European Round-Table on Patent Practice (EUROTAB)
|European Case Law Identifier:||ECLI:EP:BA:1991:J002790.19911107|
|Date of decision:||07 November 1991|
|Case number:||J 0027/90|
|IPC class:||F41F 3/04|
|Language of proceedings:||EN|
|Download and more information:||
|Title of application:||-|
|Headnote:||1. In the absence of circumstances to the contrary a communication under Rule 69(1) EPC to the professional representative qualified under Article 134 EPC and appointed in accordance with Article 133(2) by the person entitled to the patent application removes the cause of non-compliance. This applies also when parties instruct the (European) professional representatives via their (national) patent attorney.
2. The appointment of an independent service firm for the payment of renewal fees (a so-called "renewal fee payment agency") does not constitute such circumstances to the contrary. The professional representative remains responsible for the application notwithstanding the fact that the applicants use such a payment agency.
|Relevant legal provisions:||
|Keywords:||Restitutio - admissibility
External renewal fee payment agency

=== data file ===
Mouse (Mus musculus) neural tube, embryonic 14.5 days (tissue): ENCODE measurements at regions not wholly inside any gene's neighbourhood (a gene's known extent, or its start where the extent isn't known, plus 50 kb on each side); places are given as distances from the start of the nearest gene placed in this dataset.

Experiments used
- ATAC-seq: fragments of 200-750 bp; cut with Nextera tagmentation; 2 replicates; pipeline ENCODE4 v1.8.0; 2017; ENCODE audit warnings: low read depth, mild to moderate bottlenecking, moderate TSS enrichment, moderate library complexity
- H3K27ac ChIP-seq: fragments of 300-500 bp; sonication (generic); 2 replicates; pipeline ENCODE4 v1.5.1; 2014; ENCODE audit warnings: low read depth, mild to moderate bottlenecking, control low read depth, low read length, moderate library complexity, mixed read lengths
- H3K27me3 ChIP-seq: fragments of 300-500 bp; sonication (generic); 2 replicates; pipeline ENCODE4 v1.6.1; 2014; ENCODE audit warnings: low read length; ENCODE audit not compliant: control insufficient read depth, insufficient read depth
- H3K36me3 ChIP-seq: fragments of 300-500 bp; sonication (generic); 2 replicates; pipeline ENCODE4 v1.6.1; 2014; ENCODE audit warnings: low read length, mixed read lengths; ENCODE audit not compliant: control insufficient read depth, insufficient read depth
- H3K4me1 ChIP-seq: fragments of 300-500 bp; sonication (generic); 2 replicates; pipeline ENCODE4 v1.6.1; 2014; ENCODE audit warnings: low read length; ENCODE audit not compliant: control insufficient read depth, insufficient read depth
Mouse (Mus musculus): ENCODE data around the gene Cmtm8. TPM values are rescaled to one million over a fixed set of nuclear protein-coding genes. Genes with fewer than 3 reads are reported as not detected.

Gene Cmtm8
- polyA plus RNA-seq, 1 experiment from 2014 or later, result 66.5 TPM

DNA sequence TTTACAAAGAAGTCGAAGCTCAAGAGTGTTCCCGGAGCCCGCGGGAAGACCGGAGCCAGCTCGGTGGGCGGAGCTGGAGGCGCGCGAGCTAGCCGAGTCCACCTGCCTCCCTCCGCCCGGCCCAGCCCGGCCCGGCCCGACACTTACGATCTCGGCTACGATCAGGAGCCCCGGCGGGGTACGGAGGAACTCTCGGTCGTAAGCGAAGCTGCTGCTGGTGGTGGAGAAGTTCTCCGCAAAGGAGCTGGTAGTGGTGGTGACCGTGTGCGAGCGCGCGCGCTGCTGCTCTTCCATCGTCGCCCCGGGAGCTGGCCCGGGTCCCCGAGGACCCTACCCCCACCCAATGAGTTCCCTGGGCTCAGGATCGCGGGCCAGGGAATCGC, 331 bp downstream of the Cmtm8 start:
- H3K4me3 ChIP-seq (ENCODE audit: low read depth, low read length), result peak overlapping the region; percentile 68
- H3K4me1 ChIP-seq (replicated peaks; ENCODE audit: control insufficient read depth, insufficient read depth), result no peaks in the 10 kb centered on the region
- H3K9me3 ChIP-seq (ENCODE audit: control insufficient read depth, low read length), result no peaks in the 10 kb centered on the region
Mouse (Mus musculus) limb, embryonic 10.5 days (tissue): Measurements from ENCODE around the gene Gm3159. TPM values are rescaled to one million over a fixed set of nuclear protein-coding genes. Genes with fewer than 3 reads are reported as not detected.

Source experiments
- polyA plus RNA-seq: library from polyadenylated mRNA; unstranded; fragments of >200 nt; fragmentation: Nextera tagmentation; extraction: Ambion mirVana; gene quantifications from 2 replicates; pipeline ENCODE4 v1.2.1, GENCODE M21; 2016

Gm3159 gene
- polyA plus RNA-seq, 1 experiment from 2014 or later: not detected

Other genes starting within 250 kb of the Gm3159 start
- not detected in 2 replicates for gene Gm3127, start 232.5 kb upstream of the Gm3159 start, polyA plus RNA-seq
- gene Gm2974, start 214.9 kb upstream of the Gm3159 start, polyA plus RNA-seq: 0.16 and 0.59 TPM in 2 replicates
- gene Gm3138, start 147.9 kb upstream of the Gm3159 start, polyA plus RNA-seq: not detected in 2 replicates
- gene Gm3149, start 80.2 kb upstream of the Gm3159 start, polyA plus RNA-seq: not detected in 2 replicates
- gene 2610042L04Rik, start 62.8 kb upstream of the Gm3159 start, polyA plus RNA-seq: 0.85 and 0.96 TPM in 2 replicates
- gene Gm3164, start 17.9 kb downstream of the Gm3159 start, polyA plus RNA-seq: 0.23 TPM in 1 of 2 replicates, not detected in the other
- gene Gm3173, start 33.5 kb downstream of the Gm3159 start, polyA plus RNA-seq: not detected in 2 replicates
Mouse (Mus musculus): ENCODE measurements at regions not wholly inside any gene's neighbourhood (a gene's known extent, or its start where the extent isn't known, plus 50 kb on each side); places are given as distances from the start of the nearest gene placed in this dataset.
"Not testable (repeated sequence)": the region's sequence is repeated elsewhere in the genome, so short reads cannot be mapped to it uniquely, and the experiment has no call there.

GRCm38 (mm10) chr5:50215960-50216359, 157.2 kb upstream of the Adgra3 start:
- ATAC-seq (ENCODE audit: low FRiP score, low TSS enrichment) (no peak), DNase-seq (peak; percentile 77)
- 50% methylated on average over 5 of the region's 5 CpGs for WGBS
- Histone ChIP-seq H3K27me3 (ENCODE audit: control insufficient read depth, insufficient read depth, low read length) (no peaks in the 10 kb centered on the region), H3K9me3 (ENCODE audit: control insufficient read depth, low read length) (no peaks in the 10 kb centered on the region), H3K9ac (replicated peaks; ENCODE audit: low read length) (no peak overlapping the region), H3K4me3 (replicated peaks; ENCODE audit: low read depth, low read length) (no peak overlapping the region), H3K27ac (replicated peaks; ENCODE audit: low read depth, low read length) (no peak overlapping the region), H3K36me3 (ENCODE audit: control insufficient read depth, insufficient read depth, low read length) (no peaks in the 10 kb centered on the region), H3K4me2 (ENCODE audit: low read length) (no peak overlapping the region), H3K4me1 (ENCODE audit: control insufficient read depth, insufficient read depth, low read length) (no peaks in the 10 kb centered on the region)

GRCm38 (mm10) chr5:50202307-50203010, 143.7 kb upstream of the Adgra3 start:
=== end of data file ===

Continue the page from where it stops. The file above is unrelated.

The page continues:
Removal of the cause of non-compliance
Summary of Facts and Submissions
I. European patent application No. 86 114 479.8 was filed on 18 October 1986 as one of two divisional applications of European patent application No. 83 303 942.3, filed on 6 July 1983. In accordance with Article 86(1), Rule 37(1) and Rule 85(1) EPC, the renewal fee for the sixth year became due on 1 August 1988.
II. In its communication dated 6 September 1988 the Receiving Section of the EPO informed the appellants that, although the renewal fee had not been paid within the prescribed time limit, it could still be validly paid within six months of the due date (i.e. until 1 February 1989) provided that the additional fee was also paid within this period (Art. 86(2) EPC).
III. The renewal fee and the additional fee were not paid in due time. Consequently, in a communication under Rule 69(1) EPC dated 6 March 1989 and received by the appellants' professional representative on 10 March 1989, the appellants were informed that, in accordance with Article 86(3) EPC, the application was deemed to be withdrawn.
IV. By telecopy dated 5 June 1989 and received by the EPO on the same day (duly confirmed by letter received on 7 June 1989) the appellants filed an application for re-establishment of rights under Article 122 EPC and they also paid all fees in question.